up | 69.636°N | 90°N | 0° | 011.25°E | 498 110 |

Since calculating arcsin could be a computation intensive task, it is a good idea to implement caching (with or without pre-calculations). Already calculated values is stored in the cache and thus finding corresponding latitudes is considerably faster. For approximate calculations, next formula could be used [7]:

**arcsin(X) = π/2 - (1-X) ^{0.5}(a_{0} + a_{1}X + a_{2}X^{2} + a_{3}X^{3})**

, where:

a_{0} = 1.5707288

a_{1} = -0.2121144

a_{2} = 0.0742610

a_{3} = -0.0187293

The algorithm for separating the map onto individual spaces, used by the original Geohash system, is simple and fast, but as a result, the spaces from different rows have different surface areas. The disproportion reaches 2.9 times difference in the area in spaces near the Equator and near the northern parts of Europe or North America. Even for spaces on 45°N **the disproportion is around 1.3-1.5 times** in such way so area of spaces closer to the Equator is larger. In some cases this is inconvenient and the surface area of all spaces should be equal. The proposed method for separating the map onto individual spaces includes using of arcsin for calculations. Since this creates spaces with different coordinates and sizes compared to the original Geohash system, a name Geohash-EAS is used. The abbreviation “EAS” stands for “Equal-Area Spaces”. All spaces described with 1 char have **same areas** - around 15 939 515 km^{2}. All spaces described with 2 chars also have **same areas** - exactly ^{1}⁄_{32} of the area with string length of 1 char - 498 110 km^{2} and so on. In this way, by division of 32 **the areas of spaces with string length of 3, 4, 5 and more chars could be easily calculated**.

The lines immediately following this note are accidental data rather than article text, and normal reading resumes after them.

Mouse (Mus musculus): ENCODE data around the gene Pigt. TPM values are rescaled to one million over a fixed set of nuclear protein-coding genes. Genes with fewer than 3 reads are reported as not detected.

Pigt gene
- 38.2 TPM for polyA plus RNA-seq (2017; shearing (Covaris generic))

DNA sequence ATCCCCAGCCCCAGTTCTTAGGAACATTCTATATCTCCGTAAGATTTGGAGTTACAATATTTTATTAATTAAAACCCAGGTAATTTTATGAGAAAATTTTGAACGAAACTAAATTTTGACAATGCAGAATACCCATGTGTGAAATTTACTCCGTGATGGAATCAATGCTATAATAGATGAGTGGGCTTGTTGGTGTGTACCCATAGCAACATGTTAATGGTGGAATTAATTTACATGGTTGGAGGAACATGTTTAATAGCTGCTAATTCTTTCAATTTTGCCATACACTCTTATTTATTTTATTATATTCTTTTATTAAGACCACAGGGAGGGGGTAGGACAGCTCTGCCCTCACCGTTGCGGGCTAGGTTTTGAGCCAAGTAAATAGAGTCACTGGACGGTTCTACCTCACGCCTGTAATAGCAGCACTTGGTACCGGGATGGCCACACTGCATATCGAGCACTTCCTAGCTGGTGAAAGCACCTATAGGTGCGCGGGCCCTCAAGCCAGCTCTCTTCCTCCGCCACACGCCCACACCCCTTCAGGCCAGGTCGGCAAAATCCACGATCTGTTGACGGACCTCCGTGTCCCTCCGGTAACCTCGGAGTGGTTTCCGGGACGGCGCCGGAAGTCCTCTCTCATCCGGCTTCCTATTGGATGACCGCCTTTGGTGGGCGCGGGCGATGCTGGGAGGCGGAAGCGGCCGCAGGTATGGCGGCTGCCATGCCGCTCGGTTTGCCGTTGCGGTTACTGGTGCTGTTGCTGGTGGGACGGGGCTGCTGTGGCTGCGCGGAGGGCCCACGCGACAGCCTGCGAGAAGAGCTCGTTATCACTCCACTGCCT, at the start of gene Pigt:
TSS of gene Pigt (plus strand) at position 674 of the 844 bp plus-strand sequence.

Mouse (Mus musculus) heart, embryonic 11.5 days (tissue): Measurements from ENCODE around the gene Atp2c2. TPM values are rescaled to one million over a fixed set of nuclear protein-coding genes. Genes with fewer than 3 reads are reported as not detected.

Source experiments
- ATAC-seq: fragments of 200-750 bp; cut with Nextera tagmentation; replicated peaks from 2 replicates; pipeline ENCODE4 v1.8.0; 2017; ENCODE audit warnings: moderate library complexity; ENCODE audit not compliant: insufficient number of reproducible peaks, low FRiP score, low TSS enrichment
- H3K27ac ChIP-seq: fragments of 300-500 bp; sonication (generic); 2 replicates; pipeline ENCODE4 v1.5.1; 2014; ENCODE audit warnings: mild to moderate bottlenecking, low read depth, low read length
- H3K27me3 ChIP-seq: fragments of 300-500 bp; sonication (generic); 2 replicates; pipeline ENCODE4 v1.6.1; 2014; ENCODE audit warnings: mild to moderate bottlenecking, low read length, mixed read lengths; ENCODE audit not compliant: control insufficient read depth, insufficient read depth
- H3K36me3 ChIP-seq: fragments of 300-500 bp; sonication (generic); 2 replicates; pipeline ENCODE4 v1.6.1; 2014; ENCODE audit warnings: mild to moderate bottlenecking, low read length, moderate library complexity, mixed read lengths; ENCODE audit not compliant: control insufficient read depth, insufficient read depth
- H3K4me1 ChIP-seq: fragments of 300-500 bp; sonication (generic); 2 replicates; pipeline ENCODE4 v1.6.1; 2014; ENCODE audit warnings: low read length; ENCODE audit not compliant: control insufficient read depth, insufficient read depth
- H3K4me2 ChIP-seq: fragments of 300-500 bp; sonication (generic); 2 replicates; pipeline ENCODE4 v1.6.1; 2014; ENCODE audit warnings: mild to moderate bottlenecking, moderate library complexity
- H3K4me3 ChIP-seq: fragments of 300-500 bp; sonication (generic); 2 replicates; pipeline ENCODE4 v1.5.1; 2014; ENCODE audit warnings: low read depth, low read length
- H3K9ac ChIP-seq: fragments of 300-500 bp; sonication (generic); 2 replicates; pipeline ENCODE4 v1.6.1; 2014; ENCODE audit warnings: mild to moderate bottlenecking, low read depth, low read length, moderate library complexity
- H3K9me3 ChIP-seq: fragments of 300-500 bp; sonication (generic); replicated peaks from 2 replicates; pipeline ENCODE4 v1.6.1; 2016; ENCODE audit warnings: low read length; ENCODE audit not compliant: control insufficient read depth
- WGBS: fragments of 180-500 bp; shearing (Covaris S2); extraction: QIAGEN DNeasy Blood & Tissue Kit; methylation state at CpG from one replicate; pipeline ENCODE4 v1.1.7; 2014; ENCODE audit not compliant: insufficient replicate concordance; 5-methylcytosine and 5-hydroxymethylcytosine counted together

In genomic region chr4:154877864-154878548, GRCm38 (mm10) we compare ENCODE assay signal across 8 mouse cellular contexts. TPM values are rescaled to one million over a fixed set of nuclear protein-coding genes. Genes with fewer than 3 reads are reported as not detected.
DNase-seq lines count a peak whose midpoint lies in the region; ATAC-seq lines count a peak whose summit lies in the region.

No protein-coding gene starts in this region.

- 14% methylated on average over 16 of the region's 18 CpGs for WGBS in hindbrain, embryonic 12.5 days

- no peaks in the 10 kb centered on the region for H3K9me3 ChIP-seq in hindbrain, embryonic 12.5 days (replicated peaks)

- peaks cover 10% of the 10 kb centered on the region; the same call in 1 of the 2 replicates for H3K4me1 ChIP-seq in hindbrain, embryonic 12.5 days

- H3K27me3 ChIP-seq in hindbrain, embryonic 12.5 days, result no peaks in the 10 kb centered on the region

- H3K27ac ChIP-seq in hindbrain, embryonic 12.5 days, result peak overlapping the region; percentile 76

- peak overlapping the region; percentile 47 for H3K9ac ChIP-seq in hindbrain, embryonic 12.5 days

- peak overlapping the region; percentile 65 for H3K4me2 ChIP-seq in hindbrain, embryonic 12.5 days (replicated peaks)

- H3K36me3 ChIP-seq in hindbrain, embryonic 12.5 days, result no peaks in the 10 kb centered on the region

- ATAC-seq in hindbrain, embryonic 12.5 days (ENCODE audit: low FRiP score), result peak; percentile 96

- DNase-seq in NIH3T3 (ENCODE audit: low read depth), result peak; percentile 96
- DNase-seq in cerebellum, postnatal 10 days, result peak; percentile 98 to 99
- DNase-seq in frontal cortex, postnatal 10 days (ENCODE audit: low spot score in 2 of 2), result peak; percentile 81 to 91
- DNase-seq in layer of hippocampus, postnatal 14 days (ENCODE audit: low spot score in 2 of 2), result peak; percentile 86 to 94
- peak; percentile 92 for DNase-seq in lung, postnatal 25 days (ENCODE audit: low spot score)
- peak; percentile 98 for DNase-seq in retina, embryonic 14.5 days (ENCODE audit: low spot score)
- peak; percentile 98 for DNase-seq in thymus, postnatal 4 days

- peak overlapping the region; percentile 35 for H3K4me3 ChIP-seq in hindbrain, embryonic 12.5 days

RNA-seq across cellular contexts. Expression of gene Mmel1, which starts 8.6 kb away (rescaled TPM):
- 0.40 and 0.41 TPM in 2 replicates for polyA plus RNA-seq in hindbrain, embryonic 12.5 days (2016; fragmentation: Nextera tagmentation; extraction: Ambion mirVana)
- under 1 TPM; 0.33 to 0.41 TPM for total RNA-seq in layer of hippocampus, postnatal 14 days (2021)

[1] Bird G., Blazingly Fast Geospatial Queries with Redis, https://developer.ibm.com/clouddataservices/2016/11/16/blazingly-fast-geospatial-queries-with-redis/, (retrieved 20.04.2018)

[2] GEOHASH – Redis, https://redis.io/commands/geohash, (retrieved 20.04.2018)

[3] Geohash - geohash.org, http://geohash.org/, (retrieved 20.04.2018)

[4] MySQL 8.0 Reference Manual, 12.15.10 Spatial Geohash Functions, https://dev.mysql.com/doc/refman/8.0/en/spatial-geohash-functions.html, (retrieved 20.04.2018)

[5] Donaldson S., Siegel S., Successful Software Development, Prentice Hall Professional, 2001, p.354, https://books.google.bg/books?id=lrix5MNRiu4C

[6] Petrov P., Vazmozhnosti za usavarshenstvane na geokodirashtata sistema Geohash. Sbornik s dokladi ot VIII mezhdunarodna nauchna konferentsia Ikonomikata v promenyashtia se svyat − natsionalni, regionalni i globalni izmerenia (IPS-2017), Varna: Nauka i ikonomika, 2, 2017, pp. 207-212

[7] Hastings C., Wayward J., Wong J., Approximations for Digital Computers, Princeton University Press, 2015, p.159 https://books.google.bg/books?id=IRTWCgAAQBAJ/ (retrieved 20.04.2018)